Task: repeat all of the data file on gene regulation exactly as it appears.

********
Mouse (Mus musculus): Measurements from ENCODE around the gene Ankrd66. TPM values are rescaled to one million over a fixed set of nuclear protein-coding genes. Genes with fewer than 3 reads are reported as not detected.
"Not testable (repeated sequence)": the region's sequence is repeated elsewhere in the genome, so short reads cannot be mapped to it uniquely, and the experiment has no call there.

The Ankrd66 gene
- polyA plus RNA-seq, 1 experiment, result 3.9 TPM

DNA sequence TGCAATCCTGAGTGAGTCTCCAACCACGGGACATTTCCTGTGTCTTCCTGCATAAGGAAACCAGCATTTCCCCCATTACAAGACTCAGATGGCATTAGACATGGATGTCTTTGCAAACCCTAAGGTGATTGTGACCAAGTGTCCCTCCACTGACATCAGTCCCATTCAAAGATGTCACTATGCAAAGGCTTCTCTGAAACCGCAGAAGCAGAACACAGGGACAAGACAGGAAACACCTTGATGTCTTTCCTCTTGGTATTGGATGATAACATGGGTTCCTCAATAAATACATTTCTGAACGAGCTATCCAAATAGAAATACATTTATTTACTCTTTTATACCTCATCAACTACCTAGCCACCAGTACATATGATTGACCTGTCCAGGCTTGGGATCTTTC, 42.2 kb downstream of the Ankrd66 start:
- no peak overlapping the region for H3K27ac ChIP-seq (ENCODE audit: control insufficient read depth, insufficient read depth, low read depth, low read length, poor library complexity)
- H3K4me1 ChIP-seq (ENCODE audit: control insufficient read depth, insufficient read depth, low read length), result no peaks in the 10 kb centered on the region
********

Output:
Mouse (Mus musculus): Measurements from ENCODE around the gene Ankrd66. TPM values are rescaled to one million over a fixed set of nuclear protein-coding genes. Genes with fewer than 3 reads are reported as not detected.
"Not testable (repeated sequence)": the region's sequence is repeated elsewhere in the genome, so short reads cannot be mapped to it uniquely, and the experiment has no call there.

The Ankrd66 gene
- polyA plus RNA-seq, 1 experiment, result 3.9 TPM

DNA sequence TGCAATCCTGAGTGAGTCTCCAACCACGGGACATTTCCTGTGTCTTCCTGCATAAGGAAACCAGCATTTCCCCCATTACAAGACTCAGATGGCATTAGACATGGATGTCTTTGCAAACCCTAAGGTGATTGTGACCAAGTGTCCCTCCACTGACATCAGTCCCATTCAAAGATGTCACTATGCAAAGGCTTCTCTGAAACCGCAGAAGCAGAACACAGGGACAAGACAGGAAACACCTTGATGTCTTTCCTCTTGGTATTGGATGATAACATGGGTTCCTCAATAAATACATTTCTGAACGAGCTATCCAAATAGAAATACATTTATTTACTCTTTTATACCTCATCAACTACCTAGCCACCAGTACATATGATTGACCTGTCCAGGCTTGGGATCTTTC, 42.2 kb downstream of the Ankrd66 start:
- no peak overlapping the region for H3K27ac ChIP-seq (ENCODE audit: control insufficient read depth, insufficient read depth, low read depth, low read length, poor library complexity)
- H3K4me1 ChIP-seq (ENCODE audit: control insufficient read depth, insufficient read depth, low read length), result no peaks in the 10 kb centered on the region